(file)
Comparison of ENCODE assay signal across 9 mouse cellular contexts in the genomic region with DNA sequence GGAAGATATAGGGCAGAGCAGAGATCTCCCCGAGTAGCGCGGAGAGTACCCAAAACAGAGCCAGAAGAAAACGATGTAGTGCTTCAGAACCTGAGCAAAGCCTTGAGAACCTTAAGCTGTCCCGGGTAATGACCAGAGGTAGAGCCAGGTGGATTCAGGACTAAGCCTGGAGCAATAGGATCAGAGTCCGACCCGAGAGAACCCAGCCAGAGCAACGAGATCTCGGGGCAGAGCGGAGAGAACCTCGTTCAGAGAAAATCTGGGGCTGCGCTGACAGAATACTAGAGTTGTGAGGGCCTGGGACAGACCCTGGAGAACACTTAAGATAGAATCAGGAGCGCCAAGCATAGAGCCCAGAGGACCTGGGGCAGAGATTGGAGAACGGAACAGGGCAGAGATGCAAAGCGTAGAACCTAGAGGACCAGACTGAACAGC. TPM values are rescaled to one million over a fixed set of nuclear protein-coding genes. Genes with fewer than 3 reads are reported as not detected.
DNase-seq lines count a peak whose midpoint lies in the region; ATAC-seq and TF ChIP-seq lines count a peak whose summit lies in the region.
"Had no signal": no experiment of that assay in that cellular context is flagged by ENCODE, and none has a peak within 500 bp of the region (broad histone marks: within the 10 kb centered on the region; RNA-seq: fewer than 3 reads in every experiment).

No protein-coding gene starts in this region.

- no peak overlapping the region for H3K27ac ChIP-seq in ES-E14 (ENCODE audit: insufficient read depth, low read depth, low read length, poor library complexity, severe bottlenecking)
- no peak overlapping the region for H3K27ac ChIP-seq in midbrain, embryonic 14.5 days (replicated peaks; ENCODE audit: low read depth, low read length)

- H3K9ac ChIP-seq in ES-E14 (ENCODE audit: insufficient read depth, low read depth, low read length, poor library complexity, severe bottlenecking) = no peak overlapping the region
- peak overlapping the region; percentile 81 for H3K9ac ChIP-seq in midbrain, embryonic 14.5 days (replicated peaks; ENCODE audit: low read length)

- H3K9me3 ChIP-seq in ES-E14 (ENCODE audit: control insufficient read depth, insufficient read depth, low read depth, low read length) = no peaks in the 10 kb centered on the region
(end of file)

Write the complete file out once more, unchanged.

Comparison of ENCODE assay signal across 9 mouse cellular contexts in the genomic region with DNA sequence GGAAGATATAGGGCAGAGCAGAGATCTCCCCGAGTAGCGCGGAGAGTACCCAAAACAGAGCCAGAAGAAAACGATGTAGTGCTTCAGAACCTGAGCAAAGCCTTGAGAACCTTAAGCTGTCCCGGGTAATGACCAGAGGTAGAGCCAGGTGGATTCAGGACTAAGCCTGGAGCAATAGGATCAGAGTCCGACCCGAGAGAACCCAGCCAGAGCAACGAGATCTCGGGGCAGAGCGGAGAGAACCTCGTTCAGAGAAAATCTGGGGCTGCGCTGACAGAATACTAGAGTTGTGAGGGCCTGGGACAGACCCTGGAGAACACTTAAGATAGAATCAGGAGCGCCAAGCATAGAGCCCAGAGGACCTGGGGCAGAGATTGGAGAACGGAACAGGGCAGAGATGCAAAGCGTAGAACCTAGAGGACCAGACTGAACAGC. TPM values are rescaled to one million over a fixed set of nuclear protein-coding genes. Genes with fewer than 3 reads are reported as not detected.
DNase-seq lines count a peak whose midpoint lies in the region; ATAC-seq and TF ChIP-seq lines count a peak whose summit lies in the region.
"Had no signal": no experiment of that assay in that cellular context is flagged by ENCODE, and none has a peak within 500 bp of the region (broad histone marks: within the 10 kb centered on the region; RNA-seq: fewer than 3 reads in every experiment).

No protein-coding gene starts in this region.

- no peak overlapping the region for H3K27ac ChIP-seq in ES-E14 (ENCODE audit: insufficient read depth, low read depth, low read length, poor library complexity, severe bottlenecking)
- no peak overlapping the region for H3K27ac ChIP-seq in midbrain, embryonic 14.5 days (replicated peaks; ENCODE audit: low read depth, low read length)

- H3K9ac ChIP-seq in ES-E14 (ENCODE audit: insufficient read depth, low read depth, low read length, poor library complexity, severe bottlenecking) = no peak overlapping the region
- peak overlapping the region; percentile 81 for H3K9ac ChIP-seq in midbrain, embryonic 14.5 days (replicated peaks; ENCODE audit: low read length)

- H3K9me3 ChIP-seq in ES-E14 (ENCODE audit: control insufficient read depth, insufficient read depth, low read depth, low read length) = no peaks in the 10 kb centered on the region